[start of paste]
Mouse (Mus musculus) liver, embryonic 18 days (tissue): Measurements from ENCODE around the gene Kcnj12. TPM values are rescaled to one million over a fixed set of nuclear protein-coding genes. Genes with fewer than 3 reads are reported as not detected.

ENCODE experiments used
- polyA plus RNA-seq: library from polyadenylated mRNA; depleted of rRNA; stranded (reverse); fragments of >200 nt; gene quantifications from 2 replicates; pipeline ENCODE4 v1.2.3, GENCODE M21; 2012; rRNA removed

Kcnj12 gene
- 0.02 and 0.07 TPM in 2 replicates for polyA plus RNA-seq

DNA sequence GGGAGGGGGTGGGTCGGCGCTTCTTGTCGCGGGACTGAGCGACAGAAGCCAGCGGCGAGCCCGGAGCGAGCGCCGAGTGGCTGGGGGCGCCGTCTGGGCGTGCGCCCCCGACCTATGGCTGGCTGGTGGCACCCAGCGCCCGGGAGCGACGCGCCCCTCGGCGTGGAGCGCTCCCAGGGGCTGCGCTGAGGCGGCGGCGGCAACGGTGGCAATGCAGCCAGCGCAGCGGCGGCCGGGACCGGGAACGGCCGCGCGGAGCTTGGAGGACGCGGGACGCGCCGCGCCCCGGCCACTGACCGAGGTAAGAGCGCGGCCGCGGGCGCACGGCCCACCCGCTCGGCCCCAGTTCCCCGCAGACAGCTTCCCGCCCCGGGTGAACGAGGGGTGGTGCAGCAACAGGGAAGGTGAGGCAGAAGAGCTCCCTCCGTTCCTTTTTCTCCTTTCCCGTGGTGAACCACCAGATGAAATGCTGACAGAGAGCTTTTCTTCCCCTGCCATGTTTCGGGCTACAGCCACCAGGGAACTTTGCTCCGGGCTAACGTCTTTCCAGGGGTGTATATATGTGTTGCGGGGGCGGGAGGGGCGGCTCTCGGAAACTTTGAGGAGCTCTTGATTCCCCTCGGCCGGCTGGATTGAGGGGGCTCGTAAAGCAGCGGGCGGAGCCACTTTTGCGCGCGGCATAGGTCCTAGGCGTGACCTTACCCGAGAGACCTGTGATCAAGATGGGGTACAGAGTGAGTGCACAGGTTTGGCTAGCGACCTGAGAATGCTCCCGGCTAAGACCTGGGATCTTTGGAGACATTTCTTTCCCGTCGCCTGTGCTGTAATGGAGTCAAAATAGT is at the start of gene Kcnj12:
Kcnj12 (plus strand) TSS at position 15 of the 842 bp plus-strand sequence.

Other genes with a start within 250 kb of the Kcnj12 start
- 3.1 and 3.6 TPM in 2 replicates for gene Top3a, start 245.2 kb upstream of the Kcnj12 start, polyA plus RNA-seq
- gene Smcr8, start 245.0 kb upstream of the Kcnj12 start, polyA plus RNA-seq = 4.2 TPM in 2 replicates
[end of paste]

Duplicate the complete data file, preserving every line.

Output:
Mouse (Mus musculus) liver, embryonic 18 days (tissue): Measurements from ENCODE around the gene Kcnj12. TPM values are rescaled to one million over a fixed set of nuclear protein-coding genes. Genes with fewer than 3 reads are reported as not detected.

ENCODE experiments used
- polyA plus RNA-seq: library from polyadenylated mRNA; depleted of rRNA; stranded (reverse); fragments of >200 nt; gene quantifications from 2 replicates; pipeline ENCODE4 v1.2.3, GENCODE M21; 2012; rRNA removed

Kcnj12 gene
- 0.02 and 0.07 TPM in 2 replicates for polyA plus RNA-seq

DNA sequence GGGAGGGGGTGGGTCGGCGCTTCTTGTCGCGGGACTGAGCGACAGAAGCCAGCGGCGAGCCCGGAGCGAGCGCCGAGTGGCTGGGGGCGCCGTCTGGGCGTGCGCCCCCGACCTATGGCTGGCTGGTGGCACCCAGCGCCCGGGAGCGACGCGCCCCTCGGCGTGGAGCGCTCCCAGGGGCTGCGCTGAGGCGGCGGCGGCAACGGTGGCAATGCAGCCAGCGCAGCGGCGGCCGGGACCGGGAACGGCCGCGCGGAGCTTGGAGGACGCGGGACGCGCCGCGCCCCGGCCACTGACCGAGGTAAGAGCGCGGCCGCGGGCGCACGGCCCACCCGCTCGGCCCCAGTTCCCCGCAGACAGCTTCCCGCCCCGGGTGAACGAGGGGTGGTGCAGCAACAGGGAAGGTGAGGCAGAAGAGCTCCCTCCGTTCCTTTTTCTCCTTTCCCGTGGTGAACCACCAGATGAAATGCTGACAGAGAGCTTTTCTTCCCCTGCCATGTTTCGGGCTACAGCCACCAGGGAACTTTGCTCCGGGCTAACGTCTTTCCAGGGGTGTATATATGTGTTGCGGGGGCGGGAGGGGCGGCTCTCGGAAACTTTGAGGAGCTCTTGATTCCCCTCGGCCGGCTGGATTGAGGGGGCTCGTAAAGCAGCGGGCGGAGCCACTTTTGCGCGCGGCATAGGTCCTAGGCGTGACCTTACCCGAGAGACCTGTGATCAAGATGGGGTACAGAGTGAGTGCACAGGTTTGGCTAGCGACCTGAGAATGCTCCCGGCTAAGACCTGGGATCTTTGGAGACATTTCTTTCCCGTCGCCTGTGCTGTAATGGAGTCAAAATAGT is at the start of gene Kcnj12:
Kcnj12 (plus strand) TSS at position 15 of the 842 bp plus-strand sequence.

Other genes with a start within 250 kb of the Kcnj12 start
- 3.1 and 3.6 TPM in 2 replicates for gene Top3a, start 245.2 kb upstream of the Kcnj12 start, polyA plus RNA-seq
- gene Smcr8, start 245.0 kb upstream of the Kcnj12 start, polyA plus RNA-seq = 4.2 TPM in 2 replicates